Defense officials have acknowledged that a security force of armed troops – possibly infantry – would be needed to help carry out withdrawal of US forces over time. The extra troops that have moved in are needed to provide security for troops and equipment as they move out with soil and air, and additional security is provided on the ground as the number of US forces falls, officials said.
The officials said the extra security forces could move around Syria to different places as needed and could move in and out of the country at times.
They would not indicate whether troops were taken or taken in the near future with reference to security concerns.
The number of US troops routinely deployed in Syria to fight ISIS and assist local forces has hovered between 2,000 and 2,500 in recent months in northern, eastern and southern Syria. All the current missions continue the official said. But with the new staff moving in and out of Syria, and the existing forces expected to retire, the total number will now fluctuate.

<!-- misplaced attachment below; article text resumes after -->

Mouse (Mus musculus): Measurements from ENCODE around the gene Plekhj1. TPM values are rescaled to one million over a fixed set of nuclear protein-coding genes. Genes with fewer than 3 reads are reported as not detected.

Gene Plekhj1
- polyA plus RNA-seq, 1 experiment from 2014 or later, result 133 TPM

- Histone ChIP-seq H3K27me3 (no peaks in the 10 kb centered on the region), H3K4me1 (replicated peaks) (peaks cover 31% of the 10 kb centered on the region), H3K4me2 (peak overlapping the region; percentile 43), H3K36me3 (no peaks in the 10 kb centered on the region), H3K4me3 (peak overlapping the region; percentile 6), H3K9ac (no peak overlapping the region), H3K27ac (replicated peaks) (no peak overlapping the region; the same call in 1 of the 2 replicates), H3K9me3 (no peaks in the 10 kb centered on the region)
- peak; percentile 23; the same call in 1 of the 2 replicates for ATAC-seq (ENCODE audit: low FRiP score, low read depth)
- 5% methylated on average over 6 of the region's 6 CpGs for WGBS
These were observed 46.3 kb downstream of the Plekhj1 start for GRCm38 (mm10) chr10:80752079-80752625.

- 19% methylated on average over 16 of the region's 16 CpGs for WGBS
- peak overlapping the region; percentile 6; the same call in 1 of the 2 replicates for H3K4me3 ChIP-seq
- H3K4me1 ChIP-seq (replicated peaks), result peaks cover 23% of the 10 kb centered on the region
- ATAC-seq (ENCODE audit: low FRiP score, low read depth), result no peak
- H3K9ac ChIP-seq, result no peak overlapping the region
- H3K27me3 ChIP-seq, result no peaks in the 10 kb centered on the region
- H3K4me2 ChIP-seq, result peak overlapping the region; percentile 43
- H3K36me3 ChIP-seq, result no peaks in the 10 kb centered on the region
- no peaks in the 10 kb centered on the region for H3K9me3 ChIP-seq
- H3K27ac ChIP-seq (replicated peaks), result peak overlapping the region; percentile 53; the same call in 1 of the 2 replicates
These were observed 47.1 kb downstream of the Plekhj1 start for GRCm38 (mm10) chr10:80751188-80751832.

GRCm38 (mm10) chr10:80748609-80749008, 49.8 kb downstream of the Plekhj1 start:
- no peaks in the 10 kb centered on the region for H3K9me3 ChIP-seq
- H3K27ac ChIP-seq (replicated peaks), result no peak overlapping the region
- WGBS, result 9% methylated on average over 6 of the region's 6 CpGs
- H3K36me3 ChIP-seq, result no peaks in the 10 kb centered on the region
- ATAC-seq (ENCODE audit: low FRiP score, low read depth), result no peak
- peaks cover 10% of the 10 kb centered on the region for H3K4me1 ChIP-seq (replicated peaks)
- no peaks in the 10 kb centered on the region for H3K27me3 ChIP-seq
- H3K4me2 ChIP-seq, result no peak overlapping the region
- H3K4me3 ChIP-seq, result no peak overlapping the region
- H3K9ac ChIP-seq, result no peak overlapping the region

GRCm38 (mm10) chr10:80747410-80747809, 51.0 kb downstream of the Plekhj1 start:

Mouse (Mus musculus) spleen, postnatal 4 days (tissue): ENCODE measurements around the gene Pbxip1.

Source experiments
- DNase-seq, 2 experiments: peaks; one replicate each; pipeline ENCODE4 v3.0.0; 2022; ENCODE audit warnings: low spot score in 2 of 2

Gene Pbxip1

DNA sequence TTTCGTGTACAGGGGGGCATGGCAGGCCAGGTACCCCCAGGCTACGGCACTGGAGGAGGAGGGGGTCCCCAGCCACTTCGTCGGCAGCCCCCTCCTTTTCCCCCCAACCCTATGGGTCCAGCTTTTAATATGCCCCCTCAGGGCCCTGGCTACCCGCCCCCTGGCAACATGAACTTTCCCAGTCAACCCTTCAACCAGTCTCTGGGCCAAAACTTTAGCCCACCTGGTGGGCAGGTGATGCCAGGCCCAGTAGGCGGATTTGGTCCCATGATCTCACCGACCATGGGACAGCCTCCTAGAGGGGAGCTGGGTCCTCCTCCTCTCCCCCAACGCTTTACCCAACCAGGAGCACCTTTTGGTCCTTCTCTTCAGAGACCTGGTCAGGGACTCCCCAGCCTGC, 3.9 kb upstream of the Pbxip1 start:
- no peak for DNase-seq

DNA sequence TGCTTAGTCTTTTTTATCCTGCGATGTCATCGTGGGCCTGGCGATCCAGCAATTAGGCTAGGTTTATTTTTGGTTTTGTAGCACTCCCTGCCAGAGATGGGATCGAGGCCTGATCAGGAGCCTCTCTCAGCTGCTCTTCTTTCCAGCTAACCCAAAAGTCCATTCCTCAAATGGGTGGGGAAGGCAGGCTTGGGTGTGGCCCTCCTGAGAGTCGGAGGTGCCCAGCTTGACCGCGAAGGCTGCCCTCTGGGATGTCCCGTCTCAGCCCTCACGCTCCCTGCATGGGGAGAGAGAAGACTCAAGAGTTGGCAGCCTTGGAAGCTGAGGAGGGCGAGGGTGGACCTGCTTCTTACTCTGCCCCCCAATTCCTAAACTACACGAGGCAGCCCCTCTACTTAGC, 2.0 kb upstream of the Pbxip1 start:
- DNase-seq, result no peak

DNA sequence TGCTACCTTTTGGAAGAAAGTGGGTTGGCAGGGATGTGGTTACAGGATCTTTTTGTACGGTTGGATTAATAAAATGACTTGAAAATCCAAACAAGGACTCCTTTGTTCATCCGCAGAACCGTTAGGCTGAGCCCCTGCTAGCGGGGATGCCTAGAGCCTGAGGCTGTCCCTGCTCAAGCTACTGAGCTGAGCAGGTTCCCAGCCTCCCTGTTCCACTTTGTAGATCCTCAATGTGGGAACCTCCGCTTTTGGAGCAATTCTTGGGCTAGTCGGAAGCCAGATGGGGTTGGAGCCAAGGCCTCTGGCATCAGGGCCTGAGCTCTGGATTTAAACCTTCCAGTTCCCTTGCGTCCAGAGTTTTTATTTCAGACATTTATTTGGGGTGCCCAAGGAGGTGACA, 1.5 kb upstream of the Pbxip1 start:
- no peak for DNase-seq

The Pentagon is not expected to publicly discuss new information on the number of forces on the ground in Syria due to security issues, one of the defense ministers said. These concerns are focused on the threat posed by ISIS, the Syrian government forces and the Iranian backed militias, the official said.
The news comes after ISIS claimed responsibility for a deadly explosion that killed four Americans and at least 1
US deaths included two US services members, defense lawyer and civilian civilian, US Central Command said in a statement. Three other US service members were injured in the attack.
The attack came less than a month after Trump announced that US troops would withdraw from Syria. In his announcement, Trump published in a video published on Twitter: "We have won against ISIS. We have beaten them and we have beaten them badly. We have taken the earth back and now is the time for our troops to get back to home. "
After the attack, two US officials told CNN that there are no current plans to reverse Trump's decision to begin withdrawing US troops from Syria.
The President continues to believe that it is time for US troops to return home, officials said. Specific retirement plans remain contingent upon on-site events, including the strength of ISIS, but also security guarantees for the Kurds.
In recent weeks, senior US officials, including State Secretary Mike Pompeo and National Security Adviser John Bolton, have refused to commit to a timeline for the troop's withdrawal.